Here’s a quick rundown of 10 (of the many) key provisions in the final bill.
FOR INDIVIDUAL FILERS
1. Lowers (many) individual rates: The bill preserves seven tax brackets, but changes the rates that apply to: 10%, 12%, 22%, 24%, 32%, 35% and 37%.
Today's rates are 10%, 15%, 25%, 28%, 33%, 35% and 39.6%.
2. Nearly doubles the standard deduction: For single filers, the bill increases it to $12,000 from $6,350 currently; for married couples filing jointly it increases to $24,000 from $12,700.
The net effect: The percentage of filers who choose to itemize would drop sharply, since the only reason to do so is if your deductions exceed your standard deduction.
3. Eliminates personal exemptions: Today you're allowed to claim a $4,050 personal exemption for yourself, your spouse and each of your dependents. Doing so lowers your taxable income and thus your tax burden. The GOP tax plan eliminates that option. The doubling both the Standard deduction and the Child Tax Credit is in Lieu of the personal Exemption.
4. Caps state and local tax deduction: The final bill preserves the state and local tax deduction for anyone who itemizes, but it will cap the amount that may be deducted at $10,000. The $10,000 can be from any combination of State and Local Taxes: Income, Property, etc.
5. Expands child tax credit: The credit will double to $2,000 for children under 17. It also would be made available to high earners because the bill would raise the income threshold under which filers may claim the full credit to $200,000 for single parents, up from $75,000 today; and to $400,000 for married couples, up from $110,000 today.
$1,400 of the $2,000 credit will be refundable, meaning a low- or middle-income family will be able get the money refunded to them even if their federal income tax liability nets out at zero before applying the credit.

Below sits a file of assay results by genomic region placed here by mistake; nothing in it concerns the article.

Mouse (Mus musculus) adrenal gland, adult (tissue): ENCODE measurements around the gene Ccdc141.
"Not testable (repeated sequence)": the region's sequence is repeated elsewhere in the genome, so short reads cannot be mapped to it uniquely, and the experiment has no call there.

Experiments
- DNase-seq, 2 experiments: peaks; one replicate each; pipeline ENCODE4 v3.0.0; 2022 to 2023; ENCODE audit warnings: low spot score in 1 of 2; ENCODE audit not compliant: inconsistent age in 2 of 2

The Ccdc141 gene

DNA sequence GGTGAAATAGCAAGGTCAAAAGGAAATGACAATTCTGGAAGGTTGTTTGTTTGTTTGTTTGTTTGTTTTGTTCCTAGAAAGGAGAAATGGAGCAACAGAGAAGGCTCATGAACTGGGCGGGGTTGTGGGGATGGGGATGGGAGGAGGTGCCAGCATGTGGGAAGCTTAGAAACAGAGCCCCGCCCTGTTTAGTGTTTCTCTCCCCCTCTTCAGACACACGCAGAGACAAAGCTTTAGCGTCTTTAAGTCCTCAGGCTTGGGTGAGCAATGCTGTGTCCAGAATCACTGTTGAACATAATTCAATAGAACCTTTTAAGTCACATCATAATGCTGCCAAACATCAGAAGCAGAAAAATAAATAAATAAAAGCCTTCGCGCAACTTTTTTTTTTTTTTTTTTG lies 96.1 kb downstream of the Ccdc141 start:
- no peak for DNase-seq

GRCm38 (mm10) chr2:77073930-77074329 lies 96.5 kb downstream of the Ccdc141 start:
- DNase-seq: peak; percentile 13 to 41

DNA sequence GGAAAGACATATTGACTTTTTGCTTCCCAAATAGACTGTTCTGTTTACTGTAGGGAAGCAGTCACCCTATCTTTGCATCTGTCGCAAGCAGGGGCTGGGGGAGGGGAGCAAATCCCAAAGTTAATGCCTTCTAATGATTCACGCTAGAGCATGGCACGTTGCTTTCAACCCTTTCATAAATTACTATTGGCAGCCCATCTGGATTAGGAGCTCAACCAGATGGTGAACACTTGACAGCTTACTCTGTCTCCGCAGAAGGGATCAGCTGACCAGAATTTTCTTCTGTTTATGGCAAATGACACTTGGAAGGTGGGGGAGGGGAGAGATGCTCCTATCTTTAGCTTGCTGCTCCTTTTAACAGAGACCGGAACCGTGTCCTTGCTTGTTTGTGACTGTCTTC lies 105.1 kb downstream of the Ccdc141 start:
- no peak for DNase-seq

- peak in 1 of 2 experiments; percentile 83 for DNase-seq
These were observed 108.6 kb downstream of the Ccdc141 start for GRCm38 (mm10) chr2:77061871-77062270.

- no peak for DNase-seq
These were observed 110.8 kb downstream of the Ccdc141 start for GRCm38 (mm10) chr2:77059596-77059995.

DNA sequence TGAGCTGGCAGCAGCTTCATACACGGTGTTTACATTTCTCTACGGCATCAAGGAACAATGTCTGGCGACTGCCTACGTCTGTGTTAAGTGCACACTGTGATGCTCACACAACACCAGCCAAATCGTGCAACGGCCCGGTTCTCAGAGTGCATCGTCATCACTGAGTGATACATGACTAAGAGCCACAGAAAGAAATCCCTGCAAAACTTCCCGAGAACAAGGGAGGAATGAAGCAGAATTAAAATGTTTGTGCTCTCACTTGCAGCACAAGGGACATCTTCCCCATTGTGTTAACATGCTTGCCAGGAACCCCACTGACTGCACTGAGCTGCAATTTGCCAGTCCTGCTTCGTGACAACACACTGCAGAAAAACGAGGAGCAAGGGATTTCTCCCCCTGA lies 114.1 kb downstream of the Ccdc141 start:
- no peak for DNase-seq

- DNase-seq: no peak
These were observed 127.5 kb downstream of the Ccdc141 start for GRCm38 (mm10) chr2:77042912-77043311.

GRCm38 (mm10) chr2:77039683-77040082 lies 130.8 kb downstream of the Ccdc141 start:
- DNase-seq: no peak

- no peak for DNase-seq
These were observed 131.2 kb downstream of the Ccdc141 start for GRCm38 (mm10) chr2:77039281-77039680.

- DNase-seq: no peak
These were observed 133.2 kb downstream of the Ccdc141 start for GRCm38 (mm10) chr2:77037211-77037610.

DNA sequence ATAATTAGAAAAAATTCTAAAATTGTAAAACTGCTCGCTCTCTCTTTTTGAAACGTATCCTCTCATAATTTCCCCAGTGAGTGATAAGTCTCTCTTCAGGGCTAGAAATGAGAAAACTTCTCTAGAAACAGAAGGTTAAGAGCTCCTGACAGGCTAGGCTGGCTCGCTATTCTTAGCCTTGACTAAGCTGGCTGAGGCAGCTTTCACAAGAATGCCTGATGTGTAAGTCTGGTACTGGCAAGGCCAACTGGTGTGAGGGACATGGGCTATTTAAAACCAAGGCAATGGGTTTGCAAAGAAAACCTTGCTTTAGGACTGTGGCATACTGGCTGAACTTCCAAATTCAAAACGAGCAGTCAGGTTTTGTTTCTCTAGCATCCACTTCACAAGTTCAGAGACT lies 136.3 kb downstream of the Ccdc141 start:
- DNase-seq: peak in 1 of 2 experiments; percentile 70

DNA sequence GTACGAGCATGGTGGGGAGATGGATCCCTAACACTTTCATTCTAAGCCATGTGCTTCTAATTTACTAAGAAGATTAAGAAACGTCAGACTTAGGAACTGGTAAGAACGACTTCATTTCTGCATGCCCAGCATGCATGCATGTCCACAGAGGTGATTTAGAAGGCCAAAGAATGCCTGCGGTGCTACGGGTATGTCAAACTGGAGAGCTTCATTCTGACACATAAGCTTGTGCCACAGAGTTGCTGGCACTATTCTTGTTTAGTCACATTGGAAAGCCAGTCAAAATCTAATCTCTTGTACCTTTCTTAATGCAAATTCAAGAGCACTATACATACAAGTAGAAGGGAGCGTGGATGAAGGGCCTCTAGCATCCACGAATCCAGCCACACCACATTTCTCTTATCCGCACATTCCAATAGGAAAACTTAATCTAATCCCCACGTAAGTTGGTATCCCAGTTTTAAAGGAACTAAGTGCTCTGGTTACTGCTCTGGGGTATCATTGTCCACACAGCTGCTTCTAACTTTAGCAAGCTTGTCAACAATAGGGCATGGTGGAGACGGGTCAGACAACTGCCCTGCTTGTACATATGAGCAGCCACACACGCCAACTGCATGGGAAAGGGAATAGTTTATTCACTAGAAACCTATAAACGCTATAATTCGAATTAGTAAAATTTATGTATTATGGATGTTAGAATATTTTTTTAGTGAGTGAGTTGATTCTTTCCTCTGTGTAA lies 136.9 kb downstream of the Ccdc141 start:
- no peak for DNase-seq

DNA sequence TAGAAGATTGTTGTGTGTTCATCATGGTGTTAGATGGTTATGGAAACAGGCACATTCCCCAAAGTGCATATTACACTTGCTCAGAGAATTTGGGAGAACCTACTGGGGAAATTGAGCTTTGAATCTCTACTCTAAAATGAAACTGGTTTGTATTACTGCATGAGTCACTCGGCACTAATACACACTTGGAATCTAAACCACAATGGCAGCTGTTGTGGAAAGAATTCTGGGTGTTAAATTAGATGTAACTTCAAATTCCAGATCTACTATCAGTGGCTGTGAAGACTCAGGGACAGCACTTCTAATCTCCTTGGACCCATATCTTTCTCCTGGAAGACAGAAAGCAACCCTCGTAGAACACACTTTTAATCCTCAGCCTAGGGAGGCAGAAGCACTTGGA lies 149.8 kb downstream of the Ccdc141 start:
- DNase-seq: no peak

6. Creates a credit for non-child dependents: The bill would allow parents to take a $500 credit for each non-child dependent whom they're supporting, such as a child 17 or older, an ailing elderly parent or an adult child with a disability.
7. Lowers the cap on mortgage interest deduction: If you take out a new mortgage on a first or second home you would only be allowed to deduct the interest on the mortgage debt up to $750,000, down from $1 million today. Homeowners who already have a mortgage would be unaffected by the change.
8. Curbs who's taxed by the AMT: The bill reduces the number of filers who would be hit by it by raising the income exemption levels to $70,300 for singles, up from $54,300 today; and to $109,400, up from $84,500, for married couples.
FOR BUSINESSES AND CORPORATIONS
9. Lowers tax burden on pass-through businesses: The tax burden on owners, partners and shareholders of S-corporations, LLCs and partnerships -- who pay their share of the business' taxes through their individual tax returns -- would be lowered by a 20% deduction
The 20% deduction would be prohibited for anyone in a service business -- unless their taxable income is less than $315,000 if married ($157,500 if single).
It Includes rule to prevent abuse of pass-through tax break: If the owner or partner in a pass-through also draws a salary from the business, that money would be subject to ordinary income tax rates.
10. Slashes corporate rate: The bill cuts the corporate rate to 21% from 35%, starting next year.